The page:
Teenagers infected with COVID-19 can develop CNS autoimmunity after recovery


A new study conducted by researchers from Howard Hughes Medical Institute, Maryland-USA and Weill Institute for Neurosciences at the University of California, San Francisco-USA has shockingly found that teenagers infected with COVID-19 can develop Central nervous system (CNS)  autoimmunity after ‘recovery’ due to the presence of intrathecal antineural SARS-CoV-2 autoantibodies.

The study was based on case studies involving three pediatric patients with subacute neuropsychiatric impairment as well as investigations as to whether there was anti–SARS-CoV-2 or antineural antibodies present in the cerebrospinal fluid of them.

The study findings found that 2 had intrathecal anti–SARS-CoV-2 antibodies as well as intrathecal antineural antibodies. Anti–transcription factor 4 (TCF4) autoantibodies in one patient who responded to immunotherapy were validated.

The study findings confirm that a subset of pediatric patients with COVID-19 and subacute neuropsychiatric symptoms have intrathecal antineural autoantibodies, suggesting central nervous system autoimmunity in pediatric patients with COVID-19 and recent neuropsychiatric symptoms.

The study findings were published in the peer reviewed journal: JAMA Neurology. https://jamanetwork.com/journals/jamaneurology/fullarticle/2785032

More than 100 million people have been infected with SARS-CoV-2, including nearly 2 million children in the US.1 Although respiratory disease in pediatric COVID-19 is generally mild, parainfectious and postinfectious neurologic sequelae are increasingly recognized.2,3

These include encephalitis, seizures, aseptic meningitis, and confusion – found in about 20% of cases of multisystem inflammatory syndrome in children.4 Notably, rates of new and recurrent psychiatric illness are significantly increased in adults after SARS-CoV-2 infection compared with influenza and other respiratory infections.5

SARS-CoV-2 RNA is rarely detected in the cerebrospinal fluid (CSF) of patients with COVID-19, but intrathecal anti–SARS-CoV-2 antibodies have been reported,6,7 suggesting possible neuroinvasion.

Although some neurologically impaired adults with COVID-19 have intrathecal antineural autoantibodies,8 to our knowledge, neither intrathecal anti–SARS-CoV-2 nor antineural antibodies have been reported in pediatric patients with COVID-19 and neuropsychiatric presentations.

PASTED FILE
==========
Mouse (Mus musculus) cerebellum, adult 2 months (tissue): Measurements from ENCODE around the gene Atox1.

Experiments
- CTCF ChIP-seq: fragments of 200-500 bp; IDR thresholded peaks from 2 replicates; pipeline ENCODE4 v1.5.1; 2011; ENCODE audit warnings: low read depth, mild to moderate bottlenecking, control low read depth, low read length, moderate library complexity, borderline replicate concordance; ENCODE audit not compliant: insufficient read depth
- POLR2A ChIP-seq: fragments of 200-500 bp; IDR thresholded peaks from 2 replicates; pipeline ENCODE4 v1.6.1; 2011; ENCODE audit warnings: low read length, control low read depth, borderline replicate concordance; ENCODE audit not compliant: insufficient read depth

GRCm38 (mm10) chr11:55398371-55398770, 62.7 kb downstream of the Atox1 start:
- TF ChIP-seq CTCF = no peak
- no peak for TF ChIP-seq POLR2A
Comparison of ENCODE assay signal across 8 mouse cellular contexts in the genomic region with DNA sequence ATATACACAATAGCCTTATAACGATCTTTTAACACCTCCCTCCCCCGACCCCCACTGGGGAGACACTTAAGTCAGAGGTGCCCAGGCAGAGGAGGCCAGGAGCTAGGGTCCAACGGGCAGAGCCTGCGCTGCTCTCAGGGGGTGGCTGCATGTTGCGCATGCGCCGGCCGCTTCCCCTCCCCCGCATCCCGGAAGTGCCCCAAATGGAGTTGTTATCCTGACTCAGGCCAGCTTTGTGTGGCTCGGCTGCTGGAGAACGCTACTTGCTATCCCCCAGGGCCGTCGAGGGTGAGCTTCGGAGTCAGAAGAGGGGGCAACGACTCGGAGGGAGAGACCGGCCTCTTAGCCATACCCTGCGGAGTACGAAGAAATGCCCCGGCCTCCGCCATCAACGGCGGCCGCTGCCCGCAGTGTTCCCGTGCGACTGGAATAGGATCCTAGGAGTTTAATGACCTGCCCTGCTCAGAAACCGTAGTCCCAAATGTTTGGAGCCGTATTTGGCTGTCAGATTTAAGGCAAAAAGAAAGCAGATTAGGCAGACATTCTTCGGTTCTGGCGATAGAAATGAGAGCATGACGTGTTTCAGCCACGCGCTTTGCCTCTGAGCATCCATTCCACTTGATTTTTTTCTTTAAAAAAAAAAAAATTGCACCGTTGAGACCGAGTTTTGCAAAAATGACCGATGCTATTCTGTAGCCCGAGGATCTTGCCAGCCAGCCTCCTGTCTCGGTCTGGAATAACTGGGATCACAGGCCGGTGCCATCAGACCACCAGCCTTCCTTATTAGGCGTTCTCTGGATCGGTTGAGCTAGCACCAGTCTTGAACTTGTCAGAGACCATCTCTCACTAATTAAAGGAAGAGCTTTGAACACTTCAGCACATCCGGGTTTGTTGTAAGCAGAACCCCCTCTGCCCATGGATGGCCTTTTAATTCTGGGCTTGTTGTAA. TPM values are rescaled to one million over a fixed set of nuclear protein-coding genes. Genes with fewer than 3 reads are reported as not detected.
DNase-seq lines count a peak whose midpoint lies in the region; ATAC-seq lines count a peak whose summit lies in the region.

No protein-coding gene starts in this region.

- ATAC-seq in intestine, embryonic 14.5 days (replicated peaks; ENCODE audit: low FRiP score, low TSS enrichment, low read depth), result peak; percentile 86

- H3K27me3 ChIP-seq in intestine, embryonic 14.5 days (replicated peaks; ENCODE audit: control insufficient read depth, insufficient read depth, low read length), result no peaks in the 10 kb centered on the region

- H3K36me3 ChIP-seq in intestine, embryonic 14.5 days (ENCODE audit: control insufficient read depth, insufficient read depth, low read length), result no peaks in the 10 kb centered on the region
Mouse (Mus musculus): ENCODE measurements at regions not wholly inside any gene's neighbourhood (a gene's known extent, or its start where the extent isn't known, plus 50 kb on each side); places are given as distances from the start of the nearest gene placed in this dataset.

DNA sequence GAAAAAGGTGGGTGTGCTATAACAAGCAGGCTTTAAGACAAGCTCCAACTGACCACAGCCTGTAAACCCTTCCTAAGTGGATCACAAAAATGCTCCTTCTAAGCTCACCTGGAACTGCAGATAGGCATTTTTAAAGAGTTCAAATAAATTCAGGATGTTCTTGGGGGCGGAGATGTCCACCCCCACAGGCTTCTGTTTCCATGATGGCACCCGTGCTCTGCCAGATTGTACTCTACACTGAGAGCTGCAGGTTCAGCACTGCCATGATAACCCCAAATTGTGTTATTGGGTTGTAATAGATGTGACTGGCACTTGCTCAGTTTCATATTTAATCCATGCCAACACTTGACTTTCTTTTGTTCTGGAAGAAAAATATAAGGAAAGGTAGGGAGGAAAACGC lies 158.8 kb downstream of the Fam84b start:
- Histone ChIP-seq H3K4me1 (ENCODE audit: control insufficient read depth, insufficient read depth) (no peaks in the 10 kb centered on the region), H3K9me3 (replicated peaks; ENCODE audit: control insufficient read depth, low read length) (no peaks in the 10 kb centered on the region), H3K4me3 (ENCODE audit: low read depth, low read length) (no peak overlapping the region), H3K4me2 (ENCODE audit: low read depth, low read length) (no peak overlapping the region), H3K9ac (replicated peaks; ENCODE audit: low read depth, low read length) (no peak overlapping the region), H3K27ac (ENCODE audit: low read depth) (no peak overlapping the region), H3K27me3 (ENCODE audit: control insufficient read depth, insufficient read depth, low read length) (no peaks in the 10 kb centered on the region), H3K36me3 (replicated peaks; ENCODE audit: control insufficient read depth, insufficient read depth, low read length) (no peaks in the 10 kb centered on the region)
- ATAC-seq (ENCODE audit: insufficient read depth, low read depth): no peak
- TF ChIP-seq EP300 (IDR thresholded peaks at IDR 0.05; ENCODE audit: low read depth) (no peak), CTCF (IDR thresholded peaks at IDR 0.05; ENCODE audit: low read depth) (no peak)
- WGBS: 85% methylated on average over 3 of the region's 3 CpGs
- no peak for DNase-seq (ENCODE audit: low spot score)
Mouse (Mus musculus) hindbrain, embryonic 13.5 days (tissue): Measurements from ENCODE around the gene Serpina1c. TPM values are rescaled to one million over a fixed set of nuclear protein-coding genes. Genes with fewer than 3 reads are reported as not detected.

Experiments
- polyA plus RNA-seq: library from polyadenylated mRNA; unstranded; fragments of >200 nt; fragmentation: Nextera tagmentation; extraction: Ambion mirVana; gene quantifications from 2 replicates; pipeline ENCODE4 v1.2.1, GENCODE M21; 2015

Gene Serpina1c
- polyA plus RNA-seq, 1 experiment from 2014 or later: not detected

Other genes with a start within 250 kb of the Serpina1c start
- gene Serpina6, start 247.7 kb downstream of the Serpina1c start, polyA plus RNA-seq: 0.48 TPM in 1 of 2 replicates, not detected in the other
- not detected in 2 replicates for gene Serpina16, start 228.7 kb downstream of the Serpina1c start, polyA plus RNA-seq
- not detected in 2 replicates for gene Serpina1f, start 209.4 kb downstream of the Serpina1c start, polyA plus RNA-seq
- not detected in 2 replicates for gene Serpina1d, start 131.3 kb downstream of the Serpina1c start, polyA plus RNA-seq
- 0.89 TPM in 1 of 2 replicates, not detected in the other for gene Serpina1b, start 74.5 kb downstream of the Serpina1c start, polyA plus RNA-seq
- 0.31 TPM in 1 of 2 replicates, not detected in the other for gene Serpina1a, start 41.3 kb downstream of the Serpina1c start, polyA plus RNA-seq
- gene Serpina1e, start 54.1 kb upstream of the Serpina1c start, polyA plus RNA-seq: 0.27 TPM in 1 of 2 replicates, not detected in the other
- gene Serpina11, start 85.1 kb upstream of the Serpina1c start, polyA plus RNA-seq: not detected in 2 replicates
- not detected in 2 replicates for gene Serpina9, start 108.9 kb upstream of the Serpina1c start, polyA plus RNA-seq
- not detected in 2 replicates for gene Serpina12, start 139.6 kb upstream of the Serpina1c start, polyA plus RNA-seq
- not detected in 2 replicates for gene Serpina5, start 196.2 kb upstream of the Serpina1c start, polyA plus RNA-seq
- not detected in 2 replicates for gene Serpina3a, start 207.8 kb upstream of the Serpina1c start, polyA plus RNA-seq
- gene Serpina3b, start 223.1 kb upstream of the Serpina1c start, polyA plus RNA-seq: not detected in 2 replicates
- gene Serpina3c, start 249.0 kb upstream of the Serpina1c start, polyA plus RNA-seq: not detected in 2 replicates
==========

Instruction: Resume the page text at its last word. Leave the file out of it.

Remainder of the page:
We profiled intrathecal antibodies in 3 teenaged patients with subacute neuropsychiatric symptoms after SARS-CoV-2 infection, none of whom met criteria for multisystem inflammatory syndrome in children. All 3 had abnormal CSF with restricted oligoclonal bands, elevated protein levels, and/or an elevated IgG index.

On research testing, patients 1 and 2 had intrathecal anti–SARS-CoV-2 IgG. CSF IgG from these 2 patients also immunostained mouse brain tissue, indicating the presence of antineural autoantibodies. Likewise, patients 1 and 2 enriched a diverse set of candidate autoantigens by human phage immunoprecipitation sequencing, while patient 3 neither appreciably immunostained nor enriched candidates by human phage immunoprecipitation sequencing.

The outcomes for these patients differed.

Patient 1 was unresponsive to psychiatric medications, and their symptoms remitted after immunotherapy.

Patient 2 experienced a modest response to immunotherapy, but 6 months later, the patient continued to have impaired mood and cognitive symptoms.

Patient 3’s symptoms remitted after 4 days of treatment with lorazepam and olanzapine without immunotherapy.

Overall, these findings indicate that severe neuropsychiatric symptoms can occur in the setting of pediatric COVID-19, including patients who lack many of the cardinal systemic features. Like the adult COVID-19 population, measures of CSF inflammation may be subtle or absent.

Nevertheless, we found that 2 patients had intrathecal SARS-CoV-2 and antineural antibodies. In one patient, CSF immunostaining overlapped with commercial KIF21A, an axonal kinesin implicated in congenital fibrosis of extraocular muscles and abnormal brain development.10

In that same patient, we validated autoantibodies against TCF4, a gene that has been associated with psychiatric disorders, including schizophrenia, and is responsible for the neurodevelopmental disorder Pitt-Hopkins syndrome.11

These data highlight the possibility of SARS-CoV-2 neuroinvasion and/or CNS autoimmunity in pediatric patients with COVID-19 and neuropsychiatric symptoms.


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